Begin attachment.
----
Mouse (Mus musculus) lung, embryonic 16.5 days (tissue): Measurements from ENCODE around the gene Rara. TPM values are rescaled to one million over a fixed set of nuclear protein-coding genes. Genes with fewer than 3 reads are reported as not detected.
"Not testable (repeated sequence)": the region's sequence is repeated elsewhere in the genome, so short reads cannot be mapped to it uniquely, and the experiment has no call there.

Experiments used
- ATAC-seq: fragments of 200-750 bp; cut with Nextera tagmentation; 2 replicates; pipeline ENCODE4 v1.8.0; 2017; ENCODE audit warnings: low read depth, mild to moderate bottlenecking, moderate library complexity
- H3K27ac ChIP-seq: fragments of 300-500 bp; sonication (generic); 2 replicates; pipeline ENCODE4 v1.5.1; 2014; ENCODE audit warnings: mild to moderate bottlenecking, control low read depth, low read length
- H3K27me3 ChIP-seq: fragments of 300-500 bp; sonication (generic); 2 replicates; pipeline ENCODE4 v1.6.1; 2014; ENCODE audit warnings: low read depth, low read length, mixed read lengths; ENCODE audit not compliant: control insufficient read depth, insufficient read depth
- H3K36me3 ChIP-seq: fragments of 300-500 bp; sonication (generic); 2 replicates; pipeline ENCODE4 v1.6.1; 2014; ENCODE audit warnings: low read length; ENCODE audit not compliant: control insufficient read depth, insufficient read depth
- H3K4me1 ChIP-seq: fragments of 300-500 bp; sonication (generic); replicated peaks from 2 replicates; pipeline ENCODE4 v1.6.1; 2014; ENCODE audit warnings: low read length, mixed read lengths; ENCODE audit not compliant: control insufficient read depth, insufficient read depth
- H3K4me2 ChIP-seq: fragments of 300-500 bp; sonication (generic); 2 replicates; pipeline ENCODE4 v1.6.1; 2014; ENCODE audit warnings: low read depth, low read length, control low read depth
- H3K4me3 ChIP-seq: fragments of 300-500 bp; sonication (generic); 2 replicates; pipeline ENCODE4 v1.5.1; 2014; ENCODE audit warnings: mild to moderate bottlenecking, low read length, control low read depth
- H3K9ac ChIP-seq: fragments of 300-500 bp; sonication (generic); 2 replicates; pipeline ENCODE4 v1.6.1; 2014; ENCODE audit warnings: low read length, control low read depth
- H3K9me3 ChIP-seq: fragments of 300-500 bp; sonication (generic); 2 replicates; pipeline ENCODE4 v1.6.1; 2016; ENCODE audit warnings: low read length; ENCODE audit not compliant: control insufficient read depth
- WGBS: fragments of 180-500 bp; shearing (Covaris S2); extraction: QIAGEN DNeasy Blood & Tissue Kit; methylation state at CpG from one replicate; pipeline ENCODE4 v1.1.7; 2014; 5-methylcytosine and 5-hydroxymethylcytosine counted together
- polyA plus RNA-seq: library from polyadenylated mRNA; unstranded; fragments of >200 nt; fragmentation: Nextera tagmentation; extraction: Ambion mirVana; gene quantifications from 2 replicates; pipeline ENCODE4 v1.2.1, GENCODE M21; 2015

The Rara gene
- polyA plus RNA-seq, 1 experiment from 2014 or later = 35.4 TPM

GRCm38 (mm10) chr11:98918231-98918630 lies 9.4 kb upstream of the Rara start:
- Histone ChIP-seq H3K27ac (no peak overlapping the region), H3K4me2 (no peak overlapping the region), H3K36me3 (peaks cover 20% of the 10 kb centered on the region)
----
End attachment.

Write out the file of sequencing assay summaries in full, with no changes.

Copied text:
Mouse (Mus musculus) lung, embryonic 16.5 days (tissue): Measurements from ENCODE around the gene Rara. TPM values are rescaled to one million over a fixed set of nuclear protein-coding genes. Genes with fewer than 3 reads are reported as not detected.
"Not testable (repeated sequence)": the region's sequence is repeated elsewhere in the genome, so short reads cannot be mapped to it uniquely, and the experiment has no call there.

Experiments used
- ATAC-seq: fragments of 200-750 bp; cut with Nextera tagmentation; 2 replicates; pipeline ENCODE4 v1.8.0; 2017; ENCODE audit warnings: low read depth, mild to moderate bottlenecking, moderate library complexity
- H3K27ac ChIP-seq: fragments of 300-500 bp; sonication (generic); 2 replicates; pipeline ENCODE4 v1.5.1; 2014; ENCODE audit warnings: mild to moderate bottlenecking, control low read depth, low read length
- H3K27me3 ChIP-seq: fragments of 300-500 bp; sonication (generic); 2 replicates; pipeline ENCODE4 v1.6.1; 2014; ENCODE audit warnings: low read depth, low read length, mixed read lengths; ENCODE audit not compliant: control insufficient read depth, insufficient read depth
- H3K36me3 ChIP-seq: fragments of 300-500 bp; sonication (generic); 2 replicates; pipeline ENCODE4 v1.6.1; 2014; ENCODE audit warnings: low read length; ENCODE audit not compliant: control insufficient read depth, insufficient read depth
- H3K4me1 ChIP-seq: fragments of 300-500 bp; sonication (generic); replicated peaks from 2 replicates; pipeline ENCODE4 v1.6.1; 2014; ENCODE audit warnings: low read length, mixed read lengths; ENCODE audit not compliant: control insufficient read depth, insufficient read depth
- H3K4me2 ChIP-seq: fragments of 300-500 bp; sonication (generic); 2 replicates; pipeline ENCODE4 v1.6.1; 2014; ENCODE audit warnings: low read depth, low read length, control low read depth
- H3K4me3 ChIP-seq: fragments of 300-500 bp; sonication (generic); 2 replicates; pipeline ENCODE4 v1.5.1; 2014; ENCODE audit warnings: mild to moderate bottlenecking, low read length, control low read depth
- H3K9ac ChIP-seq: fragments of 300-500 bp; sonication (generic); 2 replicates; pipeline ENCODE4 v1.6.1; 2014; ENCODE audit warnings: low read length, control low read depth
- H3K9me3 ChIP-seq: fragments of 300-500 bp; sonication (generic); 2 replicates; pipeline ENCODE4 v1.6.1; 2016; ENCODE audit warnings: low read length; ENCODE audit not compliant: control insufficient read depth
- WGBS: fragments of 180-500 bp; shearing (Covaris S2); extraction: QIAGEN DNeasy Blood & Tissue Kit; methylation state at CpG from one replicate; pipeline ENCODE4 v1.1.7; 2014; 5-methylcytosine and 5-hydroxymethylcytosine counted together
- polyA plus RNA-seq: library from polyadenylated mRNA; unstranded; fragments of >200 nt; fragmentation: Nextera tagmentation; extraction: Ambion mirVana; gene quantifications from 2 replicates; pipeline ENCODE4 v1.2.1, GENCODE M21; 2015

The Rara gene
- polyA plus RNA-seq, 1 experiment from 2014 or later = 35.4 TPM

GRCm38 (mm10) chr11:98918231-98918630 lies 9.4 kb upstream of the Rara start:
- Histone ChIP-seq H3K27ac (no peak overlapping the region), H3K4me2 (no peak overlapping the region), H3K36me3 (peaks cover 20% of the 10 kb centered on the region)